Wednesday, July 11, 2018

7/11 Expo Park-Forbes Field Era: Lefty Hurt; "Delightful Batting"; Rally Triples; Wynn Quits; HBD Otter, Pop, Skeets & Harry

  • 1865 - C William “Pop” Shriver was born in Brooklyn. He was a part-time catcher for the 1898-1900 Bucs, hitting .265 toward the end of a 16-year career. He played one more year for St. Louis, then hung them up after 1901. He’s part of early baseball’s folklore when in 1894 he was alleged to have caught a ball tossed from the top of the Washington Monument, over 500’ high, by Clark Griffith, who at the time was a pitcher and Pop’s teammate on the Chicago Colts. The usual tale is that he missed the first ball but snagged the second, although some say (much after the fact) that the ball popped out of his mitt. 
Pop Shriver (photo Moller/Detroit Public Library)
  • 1884 - OF Harry Wolter was born in Monterey, California. The seven-year MLB vet started out in 1907, playing for three teams. The Bucs bought his contract from the Reds and he got one appearance for the Bucs as a pitcher (he was converted to an outfielder and sometimes 1B in 1910) and worked two innings, giving up a run before being sold to the Cardinals. The Santa Clara alum played pro ball from 1905-20, with a final bow in as a player/manager 1927. Following his playing career, he coached baseball at Stanford University for 26 years, in 1916, from 1923-1943, and one more time from 1946-49 and also coached the US Olympic team in 1936. 
  • 1902 - “Pittsburg won from New York yesterday but at a terrible price. Lefty Davis caught his foot in second base and fell with a fractured leg,” was the Pittsburg Press’ lead. Davis had stolen the bag and bounced up to head to third when the throw got away, but stumbled over the sack, breaking his ankle, passing out and then being carried to the clubhouse. The 27-year-old outfielder never quite recovered his game; Davis was a .287 hitter with 45 steals in 171 big league games to that point, but missed the rest of the campaign and finished his remaining 177 games batting .234 with 20 thefts. The Pirates did win the ballgame at the Polo Grounds 6-3 as five Bucs banged out a pair of hits in support of Deacon Phillippe.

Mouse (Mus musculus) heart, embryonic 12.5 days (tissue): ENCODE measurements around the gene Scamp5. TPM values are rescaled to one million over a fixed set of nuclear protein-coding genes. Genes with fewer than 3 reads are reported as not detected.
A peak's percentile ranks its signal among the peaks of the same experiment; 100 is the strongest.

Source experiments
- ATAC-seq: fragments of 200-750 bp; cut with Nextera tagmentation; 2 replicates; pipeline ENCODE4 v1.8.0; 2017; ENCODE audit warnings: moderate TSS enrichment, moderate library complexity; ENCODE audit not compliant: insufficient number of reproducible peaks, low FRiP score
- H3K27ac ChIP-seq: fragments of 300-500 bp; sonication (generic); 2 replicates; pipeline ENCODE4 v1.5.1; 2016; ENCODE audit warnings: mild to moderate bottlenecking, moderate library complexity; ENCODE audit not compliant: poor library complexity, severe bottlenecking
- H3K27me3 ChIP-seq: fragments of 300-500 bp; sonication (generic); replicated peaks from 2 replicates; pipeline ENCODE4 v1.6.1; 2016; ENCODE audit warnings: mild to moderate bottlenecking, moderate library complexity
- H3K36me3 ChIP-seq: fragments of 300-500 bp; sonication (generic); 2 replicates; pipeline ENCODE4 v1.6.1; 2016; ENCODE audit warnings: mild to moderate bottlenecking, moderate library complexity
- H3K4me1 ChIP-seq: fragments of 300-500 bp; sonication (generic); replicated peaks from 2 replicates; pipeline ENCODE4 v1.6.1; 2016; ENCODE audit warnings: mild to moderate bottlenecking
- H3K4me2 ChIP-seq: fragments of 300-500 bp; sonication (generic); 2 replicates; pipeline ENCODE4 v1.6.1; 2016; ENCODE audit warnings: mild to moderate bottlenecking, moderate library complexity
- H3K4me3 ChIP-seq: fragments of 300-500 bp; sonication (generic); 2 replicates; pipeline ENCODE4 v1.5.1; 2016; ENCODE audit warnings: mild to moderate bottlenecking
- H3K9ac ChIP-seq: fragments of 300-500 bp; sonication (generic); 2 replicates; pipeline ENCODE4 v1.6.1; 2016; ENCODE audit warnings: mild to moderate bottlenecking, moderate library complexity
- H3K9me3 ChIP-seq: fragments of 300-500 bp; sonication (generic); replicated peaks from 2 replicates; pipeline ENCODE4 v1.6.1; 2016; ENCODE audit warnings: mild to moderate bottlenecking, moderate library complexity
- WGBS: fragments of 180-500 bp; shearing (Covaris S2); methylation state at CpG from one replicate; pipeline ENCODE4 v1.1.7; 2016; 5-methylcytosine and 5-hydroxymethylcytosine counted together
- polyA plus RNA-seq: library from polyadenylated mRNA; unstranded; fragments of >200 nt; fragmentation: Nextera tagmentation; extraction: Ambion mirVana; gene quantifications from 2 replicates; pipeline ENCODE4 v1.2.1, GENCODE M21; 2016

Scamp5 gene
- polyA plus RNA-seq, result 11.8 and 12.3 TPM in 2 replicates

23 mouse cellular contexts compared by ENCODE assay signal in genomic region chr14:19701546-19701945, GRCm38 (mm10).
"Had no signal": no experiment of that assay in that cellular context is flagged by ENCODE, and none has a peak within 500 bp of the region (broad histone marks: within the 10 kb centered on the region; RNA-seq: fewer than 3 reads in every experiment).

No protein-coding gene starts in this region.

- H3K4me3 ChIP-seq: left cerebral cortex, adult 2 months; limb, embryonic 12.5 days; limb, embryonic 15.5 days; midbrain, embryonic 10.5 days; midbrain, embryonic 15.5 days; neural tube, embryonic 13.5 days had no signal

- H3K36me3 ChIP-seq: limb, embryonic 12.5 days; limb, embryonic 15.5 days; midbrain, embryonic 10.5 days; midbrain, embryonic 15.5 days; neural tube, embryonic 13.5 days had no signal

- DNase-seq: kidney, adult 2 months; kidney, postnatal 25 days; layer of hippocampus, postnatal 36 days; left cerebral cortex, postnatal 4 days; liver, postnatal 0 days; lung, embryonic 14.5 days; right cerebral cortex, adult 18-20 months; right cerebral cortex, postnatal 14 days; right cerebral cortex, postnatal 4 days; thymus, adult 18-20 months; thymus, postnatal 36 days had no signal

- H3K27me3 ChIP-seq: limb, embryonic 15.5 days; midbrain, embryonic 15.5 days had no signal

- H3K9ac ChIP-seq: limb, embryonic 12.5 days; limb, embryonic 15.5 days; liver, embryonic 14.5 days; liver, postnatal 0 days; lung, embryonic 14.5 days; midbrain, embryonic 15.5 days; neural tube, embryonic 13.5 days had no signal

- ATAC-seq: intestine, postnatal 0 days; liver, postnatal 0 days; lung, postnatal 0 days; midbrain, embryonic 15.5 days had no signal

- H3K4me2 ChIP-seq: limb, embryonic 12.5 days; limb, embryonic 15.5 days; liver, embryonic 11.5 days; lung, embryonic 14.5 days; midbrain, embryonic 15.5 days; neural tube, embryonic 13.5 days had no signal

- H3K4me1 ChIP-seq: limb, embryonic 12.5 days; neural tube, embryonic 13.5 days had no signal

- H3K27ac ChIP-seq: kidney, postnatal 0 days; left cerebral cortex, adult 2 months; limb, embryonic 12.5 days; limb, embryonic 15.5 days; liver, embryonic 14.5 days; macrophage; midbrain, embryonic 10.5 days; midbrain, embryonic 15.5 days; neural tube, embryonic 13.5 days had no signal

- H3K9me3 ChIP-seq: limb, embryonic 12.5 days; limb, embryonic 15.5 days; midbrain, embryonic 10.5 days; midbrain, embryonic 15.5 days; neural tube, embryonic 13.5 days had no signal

• 1908 - Per the Pittsburgh Press' Ralph Davis: "In a game filled with pretty fielding plays and delightful batting rallies..." Vic Willis tossed a one-hitter in a 6-2 win over the Giants at Exposition Park. Mike Donlin's triple was the only New York knock. Roy Thomas had three hits for the Bucs (two were triples) and Hans Wagner added a pair of knocks. 
Vic Willis 1909 American Tobacco
  • 1921 - RHP Hal “Skeets” Gregg was born in Anaheim, California. He worked for three years (1948-50) for the Bucs after a five-year run in Brooklyn. Skeets tossed mostly from the pen and went 3-6-1 with a 4.85 as a Pirate when he was on the downside of his career, suffering arm and back woes. Quick factoid: Gregg was noted for his fastball, which he honed as a child by rifling oranges at various targets on his parent's orange grove. 
  • 1925 - The Bucs managed to blow a five run lead to the Brooklyn Robins at Ebbet’s Field by giving up a six-spot in the eighth, but back-to-back triples by Clyde Barnhart and Pie Traynor in the top of the ninth were the spark that pushed the Pirates to a 7-6 victory, sealed by a running grab of a shot to deep center by Max Carey with the tying run on base. Lee Meadows went the distance for the win. 
  • 1951 - Ed Ott was born in Muncy, PA, just east of Williamsport. He caught righty but hit lefty, putting him in a platoon role for Pittsburgh for seven seasons (1974-80), batting .259. He was effective in the 1979 World Series; in three starts, he hit .333 with three RBI in just 12 at-bats. Not too surprisingly, he was nicknamed “The Otter.” He managed Pirates farm teams in 1985-86, was a skipper in the indie leagues for three seasons, and coached for the Houston Astros under former Pirates teammate Art Howe from 1989-93. He later returned to coaching at the indie level, finally retiring in 2014. 
Ed Ott 1981 Fleer
  • 1963 - In a 3-0 win over the Colt .45s at Forbes Field, Roberto Clemente’s bullet chased Jim Wynn from the infield to a career in the pasture. As the Toy Cannon, who was a rookie playing SS (it was his second MLB game), told Baseball Digest “Clemente hit a screaming line drive, and I got my glove up just as the ball hit the left field wall. After that, I told the coaches and manager to get me out of the infield.” Wynn was granted his wish, and played 1,810 games in the OF after 21 appearances at short during his rookie campaign. As for the Bucs, Roberto’s scary double was cashed in by Donn Clendenon in the eighth and was the winning run; Don Cardwell went all the way for the win.
Post a Comment